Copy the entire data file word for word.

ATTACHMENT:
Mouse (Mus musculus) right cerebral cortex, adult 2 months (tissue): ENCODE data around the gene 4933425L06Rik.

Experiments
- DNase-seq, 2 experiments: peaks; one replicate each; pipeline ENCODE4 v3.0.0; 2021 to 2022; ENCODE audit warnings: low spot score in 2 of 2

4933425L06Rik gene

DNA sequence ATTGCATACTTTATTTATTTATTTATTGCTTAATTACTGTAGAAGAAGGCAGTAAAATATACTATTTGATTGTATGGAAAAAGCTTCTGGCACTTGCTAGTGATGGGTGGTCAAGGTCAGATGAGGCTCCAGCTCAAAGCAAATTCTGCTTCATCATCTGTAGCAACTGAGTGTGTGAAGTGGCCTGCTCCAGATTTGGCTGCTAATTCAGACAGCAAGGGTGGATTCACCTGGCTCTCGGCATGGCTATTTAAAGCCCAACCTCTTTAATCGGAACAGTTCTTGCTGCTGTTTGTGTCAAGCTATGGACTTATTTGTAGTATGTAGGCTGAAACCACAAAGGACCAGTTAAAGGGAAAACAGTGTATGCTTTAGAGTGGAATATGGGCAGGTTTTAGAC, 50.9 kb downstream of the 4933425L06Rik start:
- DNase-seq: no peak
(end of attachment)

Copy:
Mouse (Mus musculus) right cerebral cortex, adult 2 months (tissue): ENCODE data around the gene 4933425L06Rik.

Experiments
- DNase-seq, 2 experiments: peaks; one replicate each; pipeline ENCODE4 v3.0.0; 2021 to 2022; ENCODE audit warnings: low spot score in 2 of 2

4933425L06Rik gene

DNA sequence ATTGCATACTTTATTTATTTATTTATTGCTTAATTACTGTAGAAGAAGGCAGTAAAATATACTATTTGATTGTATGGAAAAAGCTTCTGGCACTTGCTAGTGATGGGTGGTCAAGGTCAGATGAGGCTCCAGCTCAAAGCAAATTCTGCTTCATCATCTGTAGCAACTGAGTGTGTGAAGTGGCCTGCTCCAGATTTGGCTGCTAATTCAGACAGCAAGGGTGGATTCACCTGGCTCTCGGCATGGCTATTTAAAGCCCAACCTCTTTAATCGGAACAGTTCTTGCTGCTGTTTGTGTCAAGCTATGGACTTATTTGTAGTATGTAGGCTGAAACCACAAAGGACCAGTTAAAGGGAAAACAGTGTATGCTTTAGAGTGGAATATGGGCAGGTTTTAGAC, 50.9 kb downstream of the 4933425L06Rik start:
- DNase-seq: no peak